• Online banks usually don’t have branches, so it can be virtually impossible to talk to someone in person if you need assistance. However, some banks do have branches in larger cities.
  • If you need more than a basic checking or savings account, you might need to turn to local banks. It might be a challenge to bank at more than one institution.

What to Look for When Choosing a Checking Account in Hawaii

What options matter most to you when choosing a checking account? Pay close attention to fees, branch access, interest rates, and more. Let’s break down things to consider when opening a new checking account.

Monthly Fees

Though many banks are moving to a no-fee model, some still charge fees. Look to banks with no fees for their checking accounts or make the existing fees easy to waive, such as by adding a direct deposit.

Other Fees

In many cases, you might not notice the other fees a bank might charge. For instance, a bank might charge for paper statements, but if you never get paper statements for any reason, you can safely ignore that fee. However, consider the example of a wire transfer – if you often use wire transfers, those fees can add up quickly.

Look at the fine print to determine if any other fees apply to you, and choose your bank accordingly.

ATM and Branch Access

Some banks offer branded ATMs for no fee, but most will also plug into the ATM network, which can include 40,000 or more fee-free ATMs worldwide.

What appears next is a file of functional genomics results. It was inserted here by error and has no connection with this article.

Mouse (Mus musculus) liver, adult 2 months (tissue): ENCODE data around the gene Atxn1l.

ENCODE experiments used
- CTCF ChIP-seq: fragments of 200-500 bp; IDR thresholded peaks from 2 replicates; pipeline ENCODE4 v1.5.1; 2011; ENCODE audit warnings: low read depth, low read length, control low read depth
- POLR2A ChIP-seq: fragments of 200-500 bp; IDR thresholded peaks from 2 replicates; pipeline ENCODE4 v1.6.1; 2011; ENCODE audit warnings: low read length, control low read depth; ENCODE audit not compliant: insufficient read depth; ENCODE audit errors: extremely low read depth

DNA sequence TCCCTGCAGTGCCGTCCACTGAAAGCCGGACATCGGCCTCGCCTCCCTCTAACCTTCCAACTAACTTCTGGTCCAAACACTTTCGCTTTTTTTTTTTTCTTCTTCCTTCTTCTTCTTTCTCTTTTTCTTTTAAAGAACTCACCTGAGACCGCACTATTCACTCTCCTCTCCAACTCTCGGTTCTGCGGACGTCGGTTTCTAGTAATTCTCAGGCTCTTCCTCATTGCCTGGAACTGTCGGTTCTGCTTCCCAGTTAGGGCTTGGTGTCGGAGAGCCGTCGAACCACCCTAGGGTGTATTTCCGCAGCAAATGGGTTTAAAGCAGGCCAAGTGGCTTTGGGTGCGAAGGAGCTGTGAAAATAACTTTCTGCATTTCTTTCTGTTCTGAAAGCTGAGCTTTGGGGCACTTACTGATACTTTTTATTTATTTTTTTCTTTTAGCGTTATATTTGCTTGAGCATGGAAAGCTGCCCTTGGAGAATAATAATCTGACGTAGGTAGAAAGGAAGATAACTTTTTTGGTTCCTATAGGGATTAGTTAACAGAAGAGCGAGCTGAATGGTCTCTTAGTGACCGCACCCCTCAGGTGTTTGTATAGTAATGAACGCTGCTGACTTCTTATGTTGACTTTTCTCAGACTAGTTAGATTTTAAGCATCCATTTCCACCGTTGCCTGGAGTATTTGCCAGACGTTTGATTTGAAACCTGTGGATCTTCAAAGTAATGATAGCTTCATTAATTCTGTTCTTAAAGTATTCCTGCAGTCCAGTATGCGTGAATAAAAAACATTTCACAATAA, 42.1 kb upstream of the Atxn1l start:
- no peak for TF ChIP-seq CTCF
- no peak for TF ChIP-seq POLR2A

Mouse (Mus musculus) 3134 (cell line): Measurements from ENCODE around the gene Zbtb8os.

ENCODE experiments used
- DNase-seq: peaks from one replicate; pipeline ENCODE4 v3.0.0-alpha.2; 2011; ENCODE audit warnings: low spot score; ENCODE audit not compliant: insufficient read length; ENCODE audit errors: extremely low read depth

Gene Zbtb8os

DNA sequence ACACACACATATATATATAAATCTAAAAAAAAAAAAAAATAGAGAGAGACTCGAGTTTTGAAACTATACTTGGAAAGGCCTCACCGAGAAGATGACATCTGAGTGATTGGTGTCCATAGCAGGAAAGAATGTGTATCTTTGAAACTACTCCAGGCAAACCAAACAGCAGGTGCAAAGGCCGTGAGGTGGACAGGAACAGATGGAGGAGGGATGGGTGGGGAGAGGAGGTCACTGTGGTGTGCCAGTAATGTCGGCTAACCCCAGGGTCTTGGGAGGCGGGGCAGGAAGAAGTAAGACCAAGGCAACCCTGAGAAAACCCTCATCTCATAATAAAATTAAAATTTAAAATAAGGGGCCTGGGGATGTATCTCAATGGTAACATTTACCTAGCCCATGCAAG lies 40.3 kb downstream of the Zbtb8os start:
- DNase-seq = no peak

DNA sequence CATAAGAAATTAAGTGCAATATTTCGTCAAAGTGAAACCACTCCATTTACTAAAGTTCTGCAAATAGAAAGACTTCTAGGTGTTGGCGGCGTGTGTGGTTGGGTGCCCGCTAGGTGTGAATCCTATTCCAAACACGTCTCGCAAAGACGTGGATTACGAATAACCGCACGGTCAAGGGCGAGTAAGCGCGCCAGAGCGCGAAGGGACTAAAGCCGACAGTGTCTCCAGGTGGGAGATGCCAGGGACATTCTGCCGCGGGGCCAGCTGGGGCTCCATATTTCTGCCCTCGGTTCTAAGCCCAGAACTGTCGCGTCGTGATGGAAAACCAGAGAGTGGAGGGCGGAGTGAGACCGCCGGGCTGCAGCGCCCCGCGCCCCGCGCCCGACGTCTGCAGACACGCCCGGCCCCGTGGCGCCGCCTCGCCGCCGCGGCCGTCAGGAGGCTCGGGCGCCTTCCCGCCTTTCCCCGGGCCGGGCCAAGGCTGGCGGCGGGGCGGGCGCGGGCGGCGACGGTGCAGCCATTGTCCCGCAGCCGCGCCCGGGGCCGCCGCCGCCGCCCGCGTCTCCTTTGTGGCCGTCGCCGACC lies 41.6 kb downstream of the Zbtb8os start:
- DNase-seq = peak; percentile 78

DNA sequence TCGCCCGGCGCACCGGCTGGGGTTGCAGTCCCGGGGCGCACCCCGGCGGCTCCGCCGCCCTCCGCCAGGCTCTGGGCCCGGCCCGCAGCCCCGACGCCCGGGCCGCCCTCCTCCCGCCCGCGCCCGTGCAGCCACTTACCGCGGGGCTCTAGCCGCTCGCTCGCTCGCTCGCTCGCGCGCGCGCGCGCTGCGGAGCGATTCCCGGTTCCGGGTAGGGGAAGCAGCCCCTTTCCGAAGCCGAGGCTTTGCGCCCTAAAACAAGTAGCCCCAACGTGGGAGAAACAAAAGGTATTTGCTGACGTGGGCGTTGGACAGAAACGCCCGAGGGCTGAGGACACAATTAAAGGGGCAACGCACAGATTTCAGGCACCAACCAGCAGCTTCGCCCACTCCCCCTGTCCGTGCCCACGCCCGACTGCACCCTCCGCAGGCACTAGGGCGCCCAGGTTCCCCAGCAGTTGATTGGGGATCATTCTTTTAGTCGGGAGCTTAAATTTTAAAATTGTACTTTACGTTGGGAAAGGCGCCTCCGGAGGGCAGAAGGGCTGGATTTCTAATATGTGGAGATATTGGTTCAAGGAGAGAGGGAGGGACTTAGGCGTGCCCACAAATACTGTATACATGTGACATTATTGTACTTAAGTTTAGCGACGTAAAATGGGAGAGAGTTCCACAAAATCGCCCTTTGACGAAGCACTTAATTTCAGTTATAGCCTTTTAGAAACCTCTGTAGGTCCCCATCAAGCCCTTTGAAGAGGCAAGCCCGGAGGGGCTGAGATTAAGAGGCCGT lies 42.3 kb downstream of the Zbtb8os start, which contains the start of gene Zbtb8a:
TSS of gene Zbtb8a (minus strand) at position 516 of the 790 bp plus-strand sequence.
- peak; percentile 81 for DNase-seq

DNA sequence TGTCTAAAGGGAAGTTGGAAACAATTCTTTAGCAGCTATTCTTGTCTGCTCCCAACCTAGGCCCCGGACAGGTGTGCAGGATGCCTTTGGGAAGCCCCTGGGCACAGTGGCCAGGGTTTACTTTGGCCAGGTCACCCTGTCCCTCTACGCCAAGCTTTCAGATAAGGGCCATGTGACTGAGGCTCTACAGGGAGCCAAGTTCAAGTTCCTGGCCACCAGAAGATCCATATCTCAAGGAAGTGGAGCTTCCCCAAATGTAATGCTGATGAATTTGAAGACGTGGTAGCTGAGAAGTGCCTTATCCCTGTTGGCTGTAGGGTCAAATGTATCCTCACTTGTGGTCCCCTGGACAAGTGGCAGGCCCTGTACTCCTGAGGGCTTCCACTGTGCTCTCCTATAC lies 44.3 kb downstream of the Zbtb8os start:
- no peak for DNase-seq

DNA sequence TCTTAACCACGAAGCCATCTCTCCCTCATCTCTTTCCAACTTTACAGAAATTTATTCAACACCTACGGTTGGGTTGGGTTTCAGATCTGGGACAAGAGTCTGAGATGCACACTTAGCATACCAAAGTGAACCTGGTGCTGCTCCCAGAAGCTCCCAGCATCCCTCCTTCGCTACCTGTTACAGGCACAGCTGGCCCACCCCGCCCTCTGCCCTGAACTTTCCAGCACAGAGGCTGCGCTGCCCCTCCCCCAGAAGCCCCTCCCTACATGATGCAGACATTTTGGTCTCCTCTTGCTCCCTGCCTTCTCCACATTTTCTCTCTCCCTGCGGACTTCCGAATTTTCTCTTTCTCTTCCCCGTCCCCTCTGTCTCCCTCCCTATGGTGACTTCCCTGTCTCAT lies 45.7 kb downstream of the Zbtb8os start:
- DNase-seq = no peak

Some banks will waive the ATM fees that other banks might charge you, so if this needs to be an option for your convenience, look for a bank that will provide the waiver or refund. If you prefer to bank in person, a branch will be necessary.

Interest Rates or Bonuses 

Those wanting to earn more money for their banking loyalty can seek interest-bearing checking accounts.

These are more likely to charge fees, but depending on how much you put into the account and the amount of interest you accrue, the fee might be worth it. Carefully weigh the pros and cons. Some banks will also offer bonuses if you open an account with them and keep it in good standing for a certain period.

Mobile Banking Apps 

If you want to manage your money on the go, a robust mobile banking app is the key. Look at the website and mobile app before deciding whether to keep your money in that bank.

Does the mobile app work well? Can you make mobile deposits? Is the website seamless? Are you comfortable with its intuitiveness? These things can help determine if you are comfortable using this as your go-to bank.

What to Know About Hawaii Checking Accounts

Here are some other essential points to know about banks in Hawaii:

  • A checking account can be opened by someone who is 16 or older. However, when opening a joint account, all holders must be at least 18 years of age. 
  • If there is no activity on your checking account for one year, a bank might be able to charge you a maintenance fee, even if you have a required minimum balance.
  • Because Hawaii has such strong local banks, “mainland” banks such as Chase and U.S. Bank have a minimal presence in some areas.
About Author
Shannon Lee
Shannon Lee, a versatile contributor to MoneyRates, is a freelance writer with a passion that spans over two decades. Her extensive writing portfolio encompasses a myriad of topics, ranging from personal finance and home improvement to education, relationships, and medical and health subjects. In addition to her prolific freelance career, Shannon is also a novelist. Shannon’s dedication to providing insightful and informative content makes her a valued voice in the world of personal finance.